How To Adapt With The Constant Shift In The Industry?
In today’s business world, as technology advancements empower companies to this perpetual drive for productivity, a paradigm shift is emerging slowly but surely from the marketplace. Large companies are getting smaller, small companies are getting tinier, and tiny companies are becoming the industry leaders in the product and service offerings of their respective niches.
This trend is most noticeable in the tech sector, where startups sprout from mere daydreams (what business plan?) to challenge the system. More often than not, winning spoils from behemoths. These companies would offer only one or two products at the very best, sometimes only targeting one or two clients at any given point. If we dig a little deeper into these firms’ day-to-day operations, we will find that their successes are only hinged on a handful of talented individuals generating value for their clients. In other words, a very small team with far fewer resources is all that is required to deliver an impact. These teams are more agile, more efficient, and more focused than other seemingly more endowed players, forcing people to rethink their business strategies.
Rise of the boutique firms
But how did these boutique firms achieve this unparalleled level of power? A common thread among the successful ones is their ability to process information, digest knowledge, and generate actionable insights faster than their peers. We are living in an age of information overload. The proliferation of knowledge means that the line between a learned individual, an experienced individual, and a manager is increasingly blurred. The top-down autocracy where managers would give orders and drive for results is increasingly seen as an artifact of yesteryears. Today, managers are expected to provide guidance, apprenticeship, and expertise. Instead of it being about “control,” leadership is more about piquing the curiosity and empowering the team to drive productivity.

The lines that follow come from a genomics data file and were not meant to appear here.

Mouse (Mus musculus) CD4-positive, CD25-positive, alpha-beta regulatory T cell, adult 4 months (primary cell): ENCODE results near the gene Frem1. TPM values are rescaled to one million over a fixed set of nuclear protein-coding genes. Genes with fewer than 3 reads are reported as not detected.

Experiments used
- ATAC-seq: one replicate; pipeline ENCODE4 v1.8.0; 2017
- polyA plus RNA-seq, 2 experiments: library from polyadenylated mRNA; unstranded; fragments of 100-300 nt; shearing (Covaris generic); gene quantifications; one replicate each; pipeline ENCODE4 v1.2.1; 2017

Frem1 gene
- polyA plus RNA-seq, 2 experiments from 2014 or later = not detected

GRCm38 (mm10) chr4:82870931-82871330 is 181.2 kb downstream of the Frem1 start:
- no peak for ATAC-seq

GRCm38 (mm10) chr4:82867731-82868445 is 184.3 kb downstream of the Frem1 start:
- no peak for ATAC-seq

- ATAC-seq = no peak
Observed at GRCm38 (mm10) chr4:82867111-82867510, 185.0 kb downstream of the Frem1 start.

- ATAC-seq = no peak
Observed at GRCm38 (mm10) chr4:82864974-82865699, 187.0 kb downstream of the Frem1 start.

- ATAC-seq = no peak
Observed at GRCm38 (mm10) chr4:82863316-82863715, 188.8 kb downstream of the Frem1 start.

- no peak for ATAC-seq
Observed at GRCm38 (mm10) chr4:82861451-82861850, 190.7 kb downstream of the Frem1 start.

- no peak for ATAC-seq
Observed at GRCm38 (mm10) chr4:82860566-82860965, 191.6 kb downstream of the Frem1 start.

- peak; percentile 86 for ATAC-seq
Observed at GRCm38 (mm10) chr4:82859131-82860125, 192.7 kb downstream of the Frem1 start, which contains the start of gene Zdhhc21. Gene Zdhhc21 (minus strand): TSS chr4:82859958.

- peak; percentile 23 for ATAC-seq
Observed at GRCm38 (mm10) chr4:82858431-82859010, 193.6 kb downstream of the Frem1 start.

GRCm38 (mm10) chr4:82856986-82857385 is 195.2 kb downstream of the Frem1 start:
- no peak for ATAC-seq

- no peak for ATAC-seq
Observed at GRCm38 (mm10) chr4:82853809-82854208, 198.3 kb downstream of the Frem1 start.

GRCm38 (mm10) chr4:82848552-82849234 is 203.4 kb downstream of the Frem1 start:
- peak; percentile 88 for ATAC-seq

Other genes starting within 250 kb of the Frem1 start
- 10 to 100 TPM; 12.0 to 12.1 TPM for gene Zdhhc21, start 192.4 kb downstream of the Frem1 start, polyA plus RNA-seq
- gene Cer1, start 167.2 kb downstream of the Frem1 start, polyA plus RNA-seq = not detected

As the firms get increasingly specialized in their fields, gone are the days where a one-size-fits-all management style can be rigidly applied without heavy customization. The talent pool is also getting increasingly diverse. A person who has no applicable skills in a particular field might be a highly sought-after talent in another.
How should firms develop themselves?
Let’s tackle this question on two fronts.
First, be more comfortable handling data. We have always been living in a data-driven world. It is just that not so long ago, access to good data is only limited to a privileged few. High-volume and high-speed data processing and analytics will always help us arrive at that actionable insight ahead of our competition. Some people might find comfort in delaying skill acquisition. After all, it is a daunting task to learn all these new tools. But we must ask ourselves: how much time do we really have before this skill becomes an expectation? When was the last time you asked your typist to prepare something?
Second, interpersonal skills should never be discounted. Being able to bring conviction to the table and influence others will give us the upper hand. After all, humans are social animals. From all walks of life, People thrive on relationships. Relatable experiences shape behaviors and positive behaviors generally lead to greater success.
The author of this blog Bruce Wan is a Senior Consultant at Trindent Consulting.